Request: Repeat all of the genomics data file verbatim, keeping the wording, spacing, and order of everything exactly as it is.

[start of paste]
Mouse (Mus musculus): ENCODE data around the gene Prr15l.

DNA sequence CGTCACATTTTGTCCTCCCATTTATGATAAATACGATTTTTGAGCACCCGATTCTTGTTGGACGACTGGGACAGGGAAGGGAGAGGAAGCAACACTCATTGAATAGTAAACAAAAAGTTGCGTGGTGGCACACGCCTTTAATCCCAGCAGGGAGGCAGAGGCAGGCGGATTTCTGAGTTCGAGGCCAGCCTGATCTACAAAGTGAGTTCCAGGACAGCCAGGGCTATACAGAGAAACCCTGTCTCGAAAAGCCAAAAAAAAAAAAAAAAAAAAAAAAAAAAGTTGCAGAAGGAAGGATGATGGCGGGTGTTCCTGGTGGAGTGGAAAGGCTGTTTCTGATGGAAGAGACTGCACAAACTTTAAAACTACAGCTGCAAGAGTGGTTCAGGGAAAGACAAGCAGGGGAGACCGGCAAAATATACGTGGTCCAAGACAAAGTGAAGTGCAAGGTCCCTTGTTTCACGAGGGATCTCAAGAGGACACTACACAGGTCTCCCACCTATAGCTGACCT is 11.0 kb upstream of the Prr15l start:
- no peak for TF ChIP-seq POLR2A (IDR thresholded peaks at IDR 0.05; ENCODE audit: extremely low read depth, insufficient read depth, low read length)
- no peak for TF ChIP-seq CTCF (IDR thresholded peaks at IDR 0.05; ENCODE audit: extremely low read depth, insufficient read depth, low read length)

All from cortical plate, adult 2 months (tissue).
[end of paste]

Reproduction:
Mouse (Mus musculus): ENCODE data around the gene Prr15l.

DNA sequence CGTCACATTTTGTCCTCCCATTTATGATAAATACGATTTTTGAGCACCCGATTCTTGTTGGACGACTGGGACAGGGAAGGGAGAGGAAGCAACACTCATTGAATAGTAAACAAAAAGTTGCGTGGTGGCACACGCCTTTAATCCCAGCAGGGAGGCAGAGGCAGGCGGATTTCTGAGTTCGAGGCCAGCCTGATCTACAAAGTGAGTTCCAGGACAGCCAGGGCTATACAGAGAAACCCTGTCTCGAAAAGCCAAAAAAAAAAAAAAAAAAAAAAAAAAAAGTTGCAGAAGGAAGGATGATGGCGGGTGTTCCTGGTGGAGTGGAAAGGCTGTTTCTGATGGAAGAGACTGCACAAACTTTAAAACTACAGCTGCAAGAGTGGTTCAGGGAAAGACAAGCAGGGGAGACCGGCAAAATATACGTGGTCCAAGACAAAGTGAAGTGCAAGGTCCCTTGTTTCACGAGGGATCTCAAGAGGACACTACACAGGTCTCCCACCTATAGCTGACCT is 11.0 kb upstream of the Prr15l start:
- no peak for TF ChIP-seq POLR2A (IDR thresholded peaks at IDR 0.05; ENCODE audit: extremely low read depth, insufficient read depth, low read length)
- no peak for TF ChIP-seq CTCF (IDR thresholded peaks at IDR 0.05; ENCODE audit: extremely low read depth, insufficient read depth, low read length)

All from cortical plate, adult 2 months (tissue).